I signed up for a study using a nerve stimulator inside my spinal cord. It's supposed to help reduce my back and leg pain by as much as 50 per cent. The brochure says some people aren't eligible for this treatment. How do they decide who is and who isn't eligible?
You may be referring to a spinal cord stimulator (SCS). This device is also called a dorsal column stimulator.It is an implanted electronic device used to help treat chronic pain.

The device delivers a low level electrical current through wires placed near the spinal cord. The pulse generator is about the size of a 50-cent piece.

The spinal cord stimulator will not cure your pain. Most people report at least a 50 percent decrease in pain. This should allow you to be more active. The need for less pain medication is also considered a successful result. Before having the device implanted, a trial is done with an external device for about a week.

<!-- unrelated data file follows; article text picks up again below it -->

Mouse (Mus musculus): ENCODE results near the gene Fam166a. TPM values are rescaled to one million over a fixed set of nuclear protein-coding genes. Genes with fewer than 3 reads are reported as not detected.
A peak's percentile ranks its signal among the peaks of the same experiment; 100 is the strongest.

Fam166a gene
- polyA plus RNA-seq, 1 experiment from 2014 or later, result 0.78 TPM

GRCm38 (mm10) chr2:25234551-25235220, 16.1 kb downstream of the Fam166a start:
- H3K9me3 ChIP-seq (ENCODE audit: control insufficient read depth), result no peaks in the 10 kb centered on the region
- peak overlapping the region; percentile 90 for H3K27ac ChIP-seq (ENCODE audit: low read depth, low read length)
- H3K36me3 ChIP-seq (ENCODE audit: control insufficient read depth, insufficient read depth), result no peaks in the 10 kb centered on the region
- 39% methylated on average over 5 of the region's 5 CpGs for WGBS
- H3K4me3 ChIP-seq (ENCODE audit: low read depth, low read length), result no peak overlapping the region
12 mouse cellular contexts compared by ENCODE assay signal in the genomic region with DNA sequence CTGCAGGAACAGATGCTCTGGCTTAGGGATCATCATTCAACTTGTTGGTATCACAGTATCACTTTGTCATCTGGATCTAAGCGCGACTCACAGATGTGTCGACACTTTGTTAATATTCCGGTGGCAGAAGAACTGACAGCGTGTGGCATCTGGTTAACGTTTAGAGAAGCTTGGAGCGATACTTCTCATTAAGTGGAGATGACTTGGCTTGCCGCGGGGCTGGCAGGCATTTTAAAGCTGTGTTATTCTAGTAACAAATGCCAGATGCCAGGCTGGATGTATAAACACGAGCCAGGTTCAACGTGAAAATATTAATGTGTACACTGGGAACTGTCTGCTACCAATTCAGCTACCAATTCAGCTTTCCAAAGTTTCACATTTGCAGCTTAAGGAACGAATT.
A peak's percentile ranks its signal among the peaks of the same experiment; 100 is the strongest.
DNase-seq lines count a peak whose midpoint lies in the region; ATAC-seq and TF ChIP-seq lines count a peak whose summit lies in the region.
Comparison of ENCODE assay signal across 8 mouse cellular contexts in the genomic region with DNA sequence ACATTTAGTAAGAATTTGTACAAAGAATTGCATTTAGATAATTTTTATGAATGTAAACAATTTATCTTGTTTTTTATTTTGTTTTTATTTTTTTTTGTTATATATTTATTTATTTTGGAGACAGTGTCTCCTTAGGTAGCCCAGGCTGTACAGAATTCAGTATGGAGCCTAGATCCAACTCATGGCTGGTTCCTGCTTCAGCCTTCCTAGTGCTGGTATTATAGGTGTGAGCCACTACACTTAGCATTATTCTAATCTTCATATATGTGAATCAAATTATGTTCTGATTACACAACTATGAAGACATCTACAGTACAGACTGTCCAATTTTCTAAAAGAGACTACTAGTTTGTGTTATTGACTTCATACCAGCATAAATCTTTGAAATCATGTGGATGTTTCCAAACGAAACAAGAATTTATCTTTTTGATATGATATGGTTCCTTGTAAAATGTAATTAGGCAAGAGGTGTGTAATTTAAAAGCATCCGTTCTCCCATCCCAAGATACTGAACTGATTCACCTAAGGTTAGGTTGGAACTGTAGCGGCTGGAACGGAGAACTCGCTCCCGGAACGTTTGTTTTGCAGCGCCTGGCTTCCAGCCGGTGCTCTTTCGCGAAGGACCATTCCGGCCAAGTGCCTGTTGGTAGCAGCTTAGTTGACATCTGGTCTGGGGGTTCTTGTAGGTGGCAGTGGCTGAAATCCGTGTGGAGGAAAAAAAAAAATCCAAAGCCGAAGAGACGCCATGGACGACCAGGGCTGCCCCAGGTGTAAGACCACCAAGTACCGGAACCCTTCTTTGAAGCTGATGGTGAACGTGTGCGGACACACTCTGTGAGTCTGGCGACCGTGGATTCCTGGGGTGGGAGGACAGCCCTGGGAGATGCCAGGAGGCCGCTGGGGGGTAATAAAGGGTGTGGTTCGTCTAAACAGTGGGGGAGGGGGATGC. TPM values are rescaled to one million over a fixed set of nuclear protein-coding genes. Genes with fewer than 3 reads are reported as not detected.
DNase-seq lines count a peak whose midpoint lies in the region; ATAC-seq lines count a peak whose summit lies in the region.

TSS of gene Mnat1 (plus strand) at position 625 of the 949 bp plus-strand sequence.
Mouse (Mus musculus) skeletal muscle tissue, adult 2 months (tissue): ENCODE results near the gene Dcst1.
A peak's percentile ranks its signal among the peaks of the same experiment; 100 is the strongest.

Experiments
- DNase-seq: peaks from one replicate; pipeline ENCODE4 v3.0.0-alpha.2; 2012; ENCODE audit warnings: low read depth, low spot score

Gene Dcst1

If you do not obtain at least a 50 per cent decrease in painful symptoms, then you may not be eligible for internal implantation. Other factors that may be considered are the ability to operate the system or a psychiatric condition that might affect your ability to use the device.

A past history of blood clots may prevent your participation in the study. The presence of other health problems or conditions may exclude you. This can include conditions such as diabetes, arthritis, or lupus. Each study will have its own eligibility requirements. You can ask whoever is setting up the study what are their eligibility and exclusion categories.